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kvirmani

Can Melatonin Increase Antibodies?

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I have had Celiac for 5 years.  When I was diagnosed, my antibodies were high - off the charts.  They slowly came down until they were normal or near normal.  I recently did antibody labs again and some parts of the test results were higher than at diagnosis.  I would rate my compliance to gluten-free diet as an A+.  I am freakishly careful and eat only gluten-free food made in my dedicated gluten-free kitchen.  The only change I have made is 3 months ago I began taking Melatonin at bedtime to help with sleep.  Researching melatonin, I discovered that it stimulates the immune system so am thinking maybe that caused an increase in antibodies.  Has anyone else had experience with Melatonin affecting Celiac control?  Thanks for whatever help you can provide.   

Edited by kvirmani
Took out one sentence

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Not noticed anything like that, I take foods that promote higher immune responses all the time I eat seeds and nuts that promote tryptophan and melatonin levels, I take vitamin C, Iron, Vitamin D and various other supplements.

You mention some of your results where higher, are you talking about overall antibody count or just ones in reference to the gluten proteins and relevant to celiac? If just your normal antibodies and not celiac related ones it could be triggered by a mild bug, bacteria, or virus your body is fighting in the background or a allergy. Heck could even be a minor intolerance or allergy to food you developed and you body fighting it in the BG,

IF your celiac antibodies are higher, then you have gluten somewhere in your living environment, perhaps not a food but a lotions, soap, or shampoo. Could be a supplement or medication or I have heard of a few people reacting to construction where they used wheat in the plaster and they inhaled it or like me I can get foggy dizzy numb from walking through a bakery at the grocery store.

There is also Refractory Celiac Disease where your do not respond to a gluten-free diet and you would need immunesysterm suppressants, but this is quite rare.

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 I did a quick search and it seems like Melatonin might not be safe for those with autoimmune disease:

https://www.hopkinslupus.org/lupus-info/lifestyle-additional-information/avoid/

http://www.arthritis.org/living-with-arthritis/treatments/natural/supplements-herbs/guide/melatonin.php

I did not find anything specific to celiac disease....yet.  Of course, there is the chance that the supplement might have had  gluten contamination.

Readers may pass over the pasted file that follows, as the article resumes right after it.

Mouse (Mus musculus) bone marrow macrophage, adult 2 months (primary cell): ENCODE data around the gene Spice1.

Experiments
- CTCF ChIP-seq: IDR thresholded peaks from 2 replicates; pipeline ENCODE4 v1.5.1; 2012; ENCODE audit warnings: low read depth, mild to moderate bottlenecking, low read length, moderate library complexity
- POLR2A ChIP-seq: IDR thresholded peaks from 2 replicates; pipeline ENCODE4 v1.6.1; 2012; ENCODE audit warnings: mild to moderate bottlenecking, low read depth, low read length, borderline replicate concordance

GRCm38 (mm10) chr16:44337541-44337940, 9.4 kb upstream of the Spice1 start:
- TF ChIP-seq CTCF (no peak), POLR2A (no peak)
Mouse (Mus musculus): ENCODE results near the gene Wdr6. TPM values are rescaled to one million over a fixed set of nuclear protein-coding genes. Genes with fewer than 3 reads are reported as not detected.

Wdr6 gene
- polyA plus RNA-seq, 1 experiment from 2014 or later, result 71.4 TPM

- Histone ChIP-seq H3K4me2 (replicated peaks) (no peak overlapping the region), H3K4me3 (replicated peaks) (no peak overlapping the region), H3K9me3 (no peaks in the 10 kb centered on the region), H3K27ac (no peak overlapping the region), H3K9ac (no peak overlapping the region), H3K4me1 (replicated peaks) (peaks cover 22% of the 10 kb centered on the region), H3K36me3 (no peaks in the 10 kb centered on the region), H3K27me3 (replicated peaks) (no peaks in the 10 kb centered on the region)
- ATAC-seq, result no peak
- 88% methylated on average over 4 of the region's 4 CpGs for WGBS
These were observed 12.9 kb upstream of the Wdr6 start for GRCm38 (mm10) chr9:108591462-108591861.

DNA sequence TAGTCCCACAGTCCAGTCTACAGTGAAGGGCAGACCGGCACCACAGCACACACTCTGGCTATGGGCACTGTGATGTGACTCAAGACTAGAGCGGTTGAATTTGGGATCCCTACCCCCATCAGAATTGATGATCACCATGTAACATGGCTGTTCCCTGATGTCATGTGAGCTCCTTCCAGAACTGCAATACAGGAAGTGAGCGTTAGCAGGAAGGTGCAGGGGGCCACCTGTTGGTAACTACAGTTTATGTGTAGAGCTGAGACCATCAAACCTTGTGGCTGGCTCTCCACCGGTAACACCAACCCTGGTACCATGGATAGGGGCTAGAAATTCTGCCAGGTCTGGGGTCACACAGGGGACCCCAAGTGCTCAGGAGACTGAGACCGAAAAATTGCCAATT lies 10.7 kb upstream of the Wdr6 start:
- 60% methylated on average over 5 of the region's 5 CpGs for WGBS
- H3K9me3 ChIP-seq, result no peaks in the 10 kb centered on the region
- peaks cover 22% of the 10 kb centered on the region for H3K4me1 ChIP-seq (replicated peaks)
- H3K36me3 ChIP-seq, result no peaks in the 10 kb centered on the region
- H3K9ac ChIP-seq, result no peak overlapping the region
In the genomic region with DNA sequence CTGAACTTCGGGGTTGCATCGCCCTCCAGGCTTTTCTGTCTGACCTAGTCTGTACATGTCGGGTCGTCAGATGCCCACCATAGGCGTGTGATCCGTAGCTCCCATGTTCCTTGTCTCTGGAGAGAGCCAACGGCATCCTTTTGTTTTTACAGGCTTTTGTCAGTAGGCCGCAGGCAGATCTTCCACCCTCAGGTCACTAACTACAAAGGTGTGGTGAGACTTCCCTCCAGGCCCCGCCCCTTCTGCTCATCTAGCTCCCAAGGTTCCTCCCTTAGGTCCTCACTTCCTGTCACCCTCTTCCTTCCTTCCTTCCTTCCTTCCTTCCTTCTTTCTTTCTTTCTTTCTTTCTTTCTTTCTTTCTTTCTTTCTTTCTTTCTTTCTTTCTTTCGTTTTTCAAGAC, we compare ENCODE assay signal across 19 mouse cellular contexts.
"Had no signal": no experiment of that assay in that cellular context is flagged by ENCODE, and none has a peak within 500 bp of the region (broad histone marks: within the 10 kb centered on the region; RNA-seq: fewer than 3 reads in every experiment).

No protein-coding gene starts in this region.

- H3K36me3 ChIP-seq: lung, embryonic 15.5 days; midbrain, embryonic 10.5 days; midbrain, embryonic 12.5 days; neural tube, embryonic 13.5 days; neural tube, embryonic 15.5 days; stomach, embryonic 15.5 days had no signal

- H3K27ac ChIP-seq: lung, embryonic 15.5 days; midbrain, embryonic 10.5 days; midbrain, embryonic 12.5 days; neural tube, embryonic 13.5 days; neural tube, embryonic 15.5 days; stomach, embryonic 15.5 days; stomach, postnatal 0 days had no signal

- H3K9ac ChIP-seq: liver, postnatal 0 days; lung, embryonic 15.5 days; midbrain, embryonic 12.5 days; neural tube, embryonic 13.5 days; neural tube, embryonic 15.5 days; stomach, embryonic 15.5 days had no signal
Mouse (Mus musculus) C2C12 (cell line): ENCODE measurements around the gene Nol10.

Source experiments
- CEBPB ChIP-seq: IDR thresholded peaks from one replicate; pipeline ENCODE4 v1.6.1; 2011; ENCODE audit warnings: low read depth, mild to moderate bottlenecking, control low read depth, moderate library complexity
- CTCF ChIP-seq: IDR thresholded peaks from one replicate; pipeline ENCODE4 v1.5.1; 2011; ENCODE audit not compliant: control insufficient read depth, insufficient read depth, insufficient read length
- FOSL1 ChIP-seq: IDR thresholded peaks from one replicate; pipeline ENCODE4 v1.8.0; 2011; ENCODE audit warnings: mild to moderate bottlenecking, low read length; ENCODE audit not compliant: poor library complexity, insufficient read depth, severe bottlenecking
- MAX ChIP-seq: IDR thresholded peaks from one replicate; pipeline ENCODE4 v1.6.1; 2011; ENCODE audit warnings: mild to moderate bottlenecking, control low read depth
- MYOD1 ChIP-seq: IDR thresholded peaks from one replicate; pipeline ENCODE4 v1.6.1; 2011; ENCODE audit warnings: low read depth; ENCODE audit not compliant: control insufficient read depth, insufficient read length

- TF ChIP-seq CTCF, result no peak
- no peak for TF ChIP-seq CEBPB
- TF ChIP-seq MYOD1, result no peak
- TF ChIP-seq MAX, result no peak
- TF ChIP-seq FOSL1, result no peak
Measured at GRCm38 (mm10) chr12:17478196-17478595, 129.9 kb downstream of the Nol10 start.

Curious.  Which antibodies test was elevated?  

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Hi!  Melatonin is Not recommended for someone with an autoimmune disease.  If you mean your ANA level is higher than it was years ago---- that is actually 'normal' for many of us.  It simply is an indication that you have an Autoimmune disease.  You should watch yourself however, to see that you haven't developed any others-----like Diabetes, Thyroid disease---Hashimotos in particular, or Sjogren's Syndrome--- because those are the ones that seem to 'hang-out' with Celiac Disease.  if your Primary care doc isn't familiar with all the blood work, it might get be worthwhile to see a Rheumatologist--- for an extra voice.  (I follow-up once a year with a great Rheumy, though I only have SS and celiac disease!!) Best Wishes and stay gluten-free!!

yvonne

 

 

 

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Ok this has me really worried, I take melatonin every night, I cant get any decent sleep without it ?

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1 hour ago, EenieNeNe said:

Ok this has me really worried, I take melatonin every night, I cant get any decent sleep without it ?

Try 2-4 tsp of pumpkin seed protein powder before bed with 2-4 oz a nut based milk.

"Pumpkin seeds and the powder from pumpkin seeds have relatively high amounts of the amino acid tryptophan. Tryptophan is the amino acid the body uses to make the feel-good and relaxation neurotransmitter serotonin.  Pumpkin seeds also contain high amounts of zinc, which can help the brain convert tryptophan into serotonin. Serotonin levels are typically low in people who cannot stay asleep and wake throughout the night.

It is best to the powder with applesauce or another healthy carbohydrate; the carbohydrate allows the tryptophan to get into the brain in higher amounts. 

By Pina LoGiudice ND, LAc and Peter Bongiorno ND, LAc Directors of Inner Source Health"

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